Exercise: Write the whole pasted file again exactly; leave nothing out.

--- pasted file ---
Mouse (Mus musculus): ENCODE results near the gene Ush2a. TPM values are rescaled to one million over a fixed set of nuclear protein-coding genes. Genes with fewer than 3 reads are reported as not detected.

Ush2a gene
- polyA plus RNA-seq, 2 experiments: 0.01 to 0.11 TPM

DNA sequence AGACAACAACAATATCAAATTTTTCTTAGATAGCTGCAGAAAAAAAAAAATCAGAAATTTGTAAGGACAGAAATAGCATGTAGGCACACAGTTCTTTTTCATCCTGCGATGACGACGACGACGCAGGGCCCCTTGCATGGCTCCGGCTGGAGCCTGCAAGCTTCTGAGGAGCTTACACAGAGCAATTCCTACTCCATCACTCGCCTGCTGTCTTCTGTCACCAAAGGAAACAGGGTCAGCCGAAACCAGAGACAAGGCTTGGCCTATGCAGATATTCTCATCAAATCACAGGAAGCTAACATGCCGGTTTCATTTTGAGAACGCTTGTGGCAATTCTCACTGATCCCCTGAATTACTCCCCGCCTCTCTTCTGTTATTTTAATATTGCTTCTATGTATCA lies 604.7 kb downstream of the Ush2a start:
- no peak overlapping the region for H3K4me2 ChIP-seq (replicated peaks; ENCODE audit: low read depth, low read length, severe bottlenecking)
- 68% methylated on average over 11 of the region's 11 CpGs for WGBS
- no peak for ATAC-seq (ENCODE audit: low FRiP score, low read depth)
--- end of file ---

Mouse (Mus musculus): ENCODE results near the gene Ush2a. TPM values are rescaled to one million over a fixed set of nuclear protein-coding genes. Genes with fewer than 3 reads are reported as not detected.

Ush2a gene
- polyA plus RNA-seq, 2 experiments: 0.01 to 0.11 TPM

DNA sequence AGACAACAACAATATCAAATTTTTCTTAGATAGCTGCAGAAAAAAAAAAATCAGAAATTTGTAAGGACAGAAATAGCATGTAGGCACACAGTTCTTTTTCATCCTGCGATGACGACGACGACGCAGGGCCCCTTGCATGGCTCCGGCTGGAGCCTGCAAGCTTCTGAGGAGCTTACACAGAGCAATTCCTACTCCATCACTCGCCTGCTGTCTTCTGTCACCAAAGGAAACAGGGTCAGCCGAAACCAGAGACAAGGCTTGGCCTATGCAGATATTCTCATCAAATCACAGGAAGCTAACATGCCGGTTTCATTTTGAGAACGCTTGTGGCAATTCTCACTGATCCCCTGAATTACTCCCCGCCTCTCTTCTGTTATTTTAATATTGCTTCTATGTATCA lies 604.7 kb downstream of the Ush2a start:
- no peak overlapping the region for H3K4me2 ChIP-seq (replicated peaks; ENCODE audit: low read depth, low read length, severe bottlenecking)
- 68% methylated on average over 11 of the region's 11 CpGs for WGBS
- no peak for ATAC-seq (ENCODE audit: low FRiP score, low read depth)